Surprised to go through the program and not find any sessions specifically on ebooks. I predict that will not be the case next year!
The opening keynote was an interview with Vint Cerf, who does not like to be called the Father of the Internet. Very bright guy (no surprise there); I didn't know he was a VP at Google. Paul Holdengraber, Director of Public Programs at NYPL conducted the interview, and did a fantastic job. A random quote from Vint I jotted down, "Our culture is trending towards abstraction and brevity." (Books I have to read: Born Digital by by John Palfrey and Urs Gasser and Understanding Media: The Extensions of Man by Marshall McLuhan (I know, I know).
The first session I attended was Roy Tennant's Digital Library Landscape. He delivered a real wake-up call to libraries. "We're in serious trouble if we do nothing, and serious trouble if we keep doing what we've traditionally done." "Libraries are in imminent danger" because surveys (OCLC) have shown that people think only of BOOKS when they're asked to think of libraries, but "Google and Amazon are eating our lunch" when it comes to books. Most of our OPACS are no more advanced than a card catalogue on wheels. He described a process where he went from a blog post, through Worldcat, then to his local public library to learn that a recommended book was on the shelf. But he wants to go that last step and have the library deliver to his door - that would make libraries more relevant to their users. (note to self, this might be pretty darn easy for the majority of our university users - profs for sure to their office, and students in residence). He talked a little about ONIX, which he described as MARC for the rest of the world (publishers and booksellers use it to trade metadata about books). OCLC is working with publishers on enriched ONIX records, and Roy wonders if next-gen catalogues won't have this same enriched metadata (it looks a lot more useful to me!).
Roy then told us that libraries need to focus on where we add value. Continuing to do what we've traditionally done is NOT going to cut it. He talked about how http://escholarship.org is turning the idea of an institutional repository around by focusing on the research and publication process at the University. Make the fact that papers are deposited in the repository an incidental action, but help the faculty with the problem they have by providing them with tools to help them get published. (DSpace doesn't solve a problem THEY have). "Take away their pain and you will be valued."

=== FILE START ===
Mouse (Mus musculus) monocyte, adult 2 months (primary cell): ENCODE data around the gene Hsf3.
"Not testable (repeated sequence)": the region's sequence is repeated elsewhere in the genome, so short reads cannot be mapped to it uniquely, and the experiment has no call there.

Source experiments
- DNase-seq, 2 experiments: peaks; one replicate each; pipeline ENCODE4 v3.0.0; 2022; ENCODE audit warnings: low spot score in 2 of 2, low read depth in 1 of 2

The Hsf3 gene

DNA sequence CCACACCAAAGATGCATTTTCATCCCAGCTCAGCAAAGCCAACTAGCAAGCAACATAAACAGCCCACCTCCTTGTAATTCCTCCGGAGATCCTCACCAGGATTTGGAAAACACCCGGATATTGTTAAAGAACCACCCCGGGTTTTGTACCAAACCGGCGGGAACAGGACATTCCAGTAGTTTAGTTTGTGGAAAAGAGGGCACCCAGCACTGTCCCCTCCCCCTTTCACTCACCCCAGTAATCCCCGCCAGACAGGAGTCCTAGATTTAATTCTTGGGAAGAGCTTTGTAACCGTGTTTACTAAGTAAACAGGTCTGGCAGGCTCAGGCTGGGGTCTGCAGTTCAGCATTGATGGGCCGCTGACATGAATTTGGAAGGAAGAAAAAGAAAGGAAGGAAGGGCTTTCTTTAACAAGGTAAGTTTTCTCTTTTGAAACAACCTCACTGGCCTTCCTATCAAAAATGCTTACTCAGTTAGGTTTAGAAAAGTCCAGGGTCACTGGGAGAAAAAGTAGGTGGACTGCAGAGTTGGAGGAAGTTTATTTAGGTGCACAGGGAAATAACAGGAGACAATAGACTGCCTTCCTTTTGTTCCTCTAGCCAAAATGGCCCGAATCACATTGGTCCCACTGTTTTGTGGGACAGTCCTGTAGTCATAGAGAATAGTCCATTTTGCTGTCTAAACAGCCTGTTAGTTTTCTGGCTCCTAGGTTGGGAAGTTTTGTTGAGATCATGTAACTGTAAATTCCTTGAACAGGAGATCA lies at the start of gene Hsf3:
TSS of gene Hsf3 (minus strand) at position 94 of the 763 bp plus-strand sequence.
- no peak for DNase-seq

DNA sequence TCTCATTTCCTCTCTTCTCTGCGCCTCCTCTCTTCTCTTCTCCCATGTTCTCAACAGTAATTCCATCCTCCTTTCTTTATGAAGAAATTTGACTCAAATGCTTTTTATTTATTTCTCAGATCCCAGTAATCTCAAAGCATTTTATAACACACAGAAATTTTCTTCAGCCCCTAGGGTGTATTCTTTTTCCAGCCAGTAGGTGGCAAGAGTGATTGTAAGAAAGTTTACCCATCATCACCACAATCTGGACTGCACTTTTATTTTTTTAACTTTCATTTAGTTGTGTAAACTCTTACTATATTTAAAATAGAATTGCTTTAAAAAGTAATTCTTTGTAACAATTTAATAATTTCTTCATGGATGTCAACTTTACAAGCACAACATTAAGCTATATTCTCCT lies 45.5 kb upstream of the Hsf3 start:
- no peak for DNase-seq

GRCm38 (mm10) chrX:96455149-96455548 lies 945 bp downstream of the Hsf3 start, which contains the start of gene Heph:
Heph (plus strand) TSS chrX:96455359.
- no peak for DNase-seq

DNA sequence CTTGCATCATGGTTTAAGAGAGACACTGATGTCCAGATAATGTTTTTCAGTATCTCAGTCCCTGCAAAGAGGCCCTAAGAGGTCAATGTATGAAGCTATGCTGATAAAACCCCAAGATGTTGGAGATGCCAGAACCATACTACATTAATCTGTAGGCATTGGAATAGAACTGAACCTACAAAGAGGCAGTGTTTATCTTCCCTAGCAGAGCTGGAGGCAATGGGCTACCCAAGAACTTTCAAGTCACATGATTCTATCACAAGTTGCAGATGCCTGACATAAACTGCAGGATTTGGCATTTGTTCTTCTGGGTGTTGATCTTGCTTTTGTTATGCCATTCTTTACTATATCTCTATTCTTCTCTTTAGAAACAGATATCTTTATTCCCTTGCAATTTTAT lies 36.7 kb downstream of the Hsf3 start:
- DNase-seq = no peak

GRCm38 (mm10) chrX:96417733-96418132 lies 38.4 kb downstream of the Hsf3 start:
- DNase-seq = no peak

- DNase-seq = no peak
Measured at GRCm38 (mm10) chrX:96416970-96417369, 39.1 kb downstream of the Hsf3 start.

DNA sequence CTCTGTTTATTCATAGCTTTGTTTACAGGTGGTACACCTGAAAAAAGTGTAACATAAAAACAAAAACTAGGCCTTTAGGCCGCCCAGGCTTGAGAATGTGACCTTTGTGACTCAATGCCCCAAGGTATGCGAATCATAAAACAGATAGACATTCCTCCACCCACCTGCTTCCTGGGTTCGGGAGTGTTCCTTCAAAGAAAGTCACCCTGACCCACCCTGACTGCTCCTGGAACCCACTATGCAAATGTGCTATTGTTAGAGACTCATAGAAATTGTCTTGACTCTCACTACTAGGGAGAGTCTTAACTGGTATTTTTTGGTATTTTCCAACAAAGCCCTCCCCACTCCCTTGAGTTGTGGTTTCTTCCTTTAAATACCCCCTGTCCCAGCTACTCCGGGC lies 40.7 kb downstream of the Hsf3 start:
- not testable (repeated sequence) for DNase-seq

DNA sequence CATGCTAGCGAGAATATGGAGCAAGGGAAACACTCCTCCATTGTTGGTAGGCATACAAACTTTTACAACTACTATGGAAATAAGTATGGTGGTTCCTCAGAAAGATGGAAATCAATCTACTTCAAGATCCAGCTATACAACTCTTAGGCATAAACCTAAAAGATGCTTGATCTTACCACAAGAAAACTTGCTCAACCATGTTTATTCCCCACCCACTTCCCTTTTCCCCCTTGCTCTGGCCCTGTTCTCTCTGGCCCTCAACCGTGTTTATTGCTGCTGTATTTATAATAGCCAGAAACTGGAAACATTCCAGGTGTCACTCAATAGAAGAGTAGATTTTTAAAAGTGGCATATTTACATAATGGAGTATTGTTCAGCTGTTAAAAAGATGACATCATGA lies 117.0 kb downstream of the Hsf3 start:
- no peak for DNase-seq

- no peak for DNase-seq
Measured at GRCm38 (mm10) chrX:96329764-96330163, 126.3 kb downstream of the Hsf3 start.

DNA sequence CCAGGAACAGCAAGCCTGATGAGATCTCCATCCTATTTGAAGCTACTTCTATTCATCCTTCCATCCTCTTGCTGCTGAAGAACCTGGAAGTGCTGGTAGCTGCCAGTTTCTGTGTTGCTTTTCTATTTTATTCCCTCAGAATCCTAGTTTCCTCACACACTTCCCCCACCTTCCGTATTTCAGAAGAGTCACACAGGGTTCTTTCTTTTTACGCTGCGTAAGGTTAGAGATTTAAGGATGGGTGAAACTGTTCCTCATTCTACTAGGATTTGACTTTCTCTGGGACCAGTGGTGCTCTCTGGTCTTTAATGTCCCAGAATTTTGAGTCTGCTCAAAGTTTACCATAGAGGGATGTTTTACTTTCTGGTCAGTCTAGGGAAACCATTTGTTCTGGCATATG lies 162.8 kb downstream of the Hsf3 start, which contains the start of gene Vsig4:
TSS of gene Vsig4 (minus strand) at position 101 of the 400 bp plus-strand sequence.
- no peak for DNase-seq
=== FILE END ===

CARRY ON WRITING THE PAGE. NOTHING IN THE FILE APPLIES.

Another role for libraries is to make sure local parts of the Web are preserved (Internet Archive can't do it all). He talked about the Web Archiving Service from the California Digital Library. Syndicate content to where people are found (Flickr, YouTube) - showed an Alexa graph showing the difference in traffic between Flickr and the Library of Congress website - why not be where all the people are?
Next session was Super Search Tips with Mary Ellen Bates. Random tips and tools I jotted down:
- Google Squared results can be exported to Excel, and further modified.
- OneRiot indexes pages linked to by people on social networks, and thus is very current.
- Search Cloudlet is a Firefox addon that generates tag clouds of works retrieved by a search (Google Yahoo or Twitter)
- A twitter search filter: use filter:links in your search query to return results that include hyperlinks.
- http://uc.princeton.edu - University Channel for educational videos
- http://bing.com/visualsearch (I remember being unable to access this URL from Canada the last time I tried it...)
- Great a twitter alert through Google Alerts by including this in your query (Tara Calishain): site:twitter.com inurl:favorites YOUR-KEYWORD -- this will let you know anytime someone favorites a tweet that includes the word(s) you're interested in.
- http://newstimeline.googlelabs.com - alternative interface to Google News
- http://google.com/finance/domestic_trends - only works in US (or only useful in the US?)
- reQall.com - leave a voicemail, or send IM, email or text to this company and receive a transcribed message in any medium, possibly at the time you request as a reminder.
- Create tabs in MS Office applications http://bit.ly/2saSe (Windows only)
Next up was John Law from Serials Solutions talking about attracting the next-gen researcher (of course a commercial for Summon, but one based in interesting research). He used a great analogy in that library websites are currently analogous to trying to search the web before there were any search engines. You'd have to know about the content on a given site, navigate to that site, then search the content of that site FROM that site. Rinse and repeat. See "Academic Libraries and the struggle to remain relevant: Why research is conducted elsewhere" (9-pg PDF) for more info.
Last session I took notes on was Susan Senese from UT Mississauga talking on "From Library Website to the Learning Commons". Most innovative thing I noted was that librarians are in the catalogue with barcodes so that they can swipe their library (ID?) card when they go on the desk, and that information (John Doe is now on the Reference Desk) is automatically updated on the homepage - provides a good point of contact with the students, especially those who have favourite librarians. See also http://www.slx.com